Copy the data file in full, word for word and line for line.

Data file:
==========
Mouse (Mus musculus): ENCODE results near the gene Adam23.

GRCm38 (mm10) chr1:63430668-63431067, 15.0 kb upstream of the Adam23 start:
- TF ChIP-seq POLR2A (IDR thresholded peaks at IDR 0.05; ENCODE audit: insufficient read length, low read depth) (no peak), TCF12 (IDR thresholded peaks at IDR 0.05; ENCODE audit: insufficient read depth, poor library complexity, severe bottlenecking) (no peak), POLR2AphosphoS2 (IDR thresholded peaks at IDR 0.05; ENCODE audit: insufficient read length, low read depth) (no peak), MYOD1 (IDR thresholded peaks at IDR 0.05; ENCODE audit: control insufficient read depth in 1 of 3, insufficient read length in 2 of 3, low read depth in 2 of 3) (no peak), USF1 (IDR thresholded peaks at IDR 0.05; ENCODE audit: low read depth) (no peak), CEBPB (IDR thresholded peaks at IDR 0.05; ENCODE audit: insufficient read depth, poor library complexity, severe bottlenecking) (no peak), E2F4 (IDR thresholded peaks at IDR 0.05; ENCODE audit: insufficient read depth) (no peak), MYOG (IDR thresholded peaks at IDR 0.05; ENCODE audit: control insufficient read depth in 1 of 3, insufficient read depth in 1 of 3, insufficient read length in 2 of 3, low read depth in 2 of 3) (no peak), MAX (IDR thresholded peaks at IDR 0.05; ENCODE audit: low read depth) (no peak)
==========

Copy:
Mouse (Mus musculus): ENCODE results near the gene Adam23.

GRCm38 (mm10) chr1:63430668-63431067, 15.0 kb upstream of the Adam23 start:
- TF ChIP-seq POLR2A (IDR thresholded peaks at IDR 0.05; ENCODE audit: insufficient read length, low read depth) (no peak), TCF12 (IDR thresholded peaks at IDR 0.05; ENCODE audit: insufficient read depth, poor library complexity, severe bottlenecking) (no peak), POLR2AphosphoS2 (IDR thresholded peaks at IDR 0.05; ENCODE audit: insufficient read length, low read depth) (no peak), MYOD1 (IDR thresholded peaks at IDR 0.05; ENCODE audit: control insufficient read depth in 1 of 3, insufficient read length in 2 of 3, low read depth in 2 of 3) (no peak), USF1 (IDR thresholded peaks at IDR 0.05; ENCODE audit: low read depth) (no peak), CEBPB (IDR thresholded peaks at IDR 0.05; ENCODE audit: insufficient read depth, poor library complexity, severe bottlenecking) (no peak), E2F4 (IDR thresholded peaks at IDR 0.05; ENCODE audit: insufficient read depth) (no peak), MYOG (IDR thresholded peaks at IDR 0.05; ENCODE audit: control insufficient read depth in 1 of 3, insufficient read depth in 1 of 3, insufficient read length in 2 of 3, low read depth in 2 of 3) (no peak), MAX (IDR thresholded peaks at IDR 0.05; ENCODE audit: low read depth) (no peak)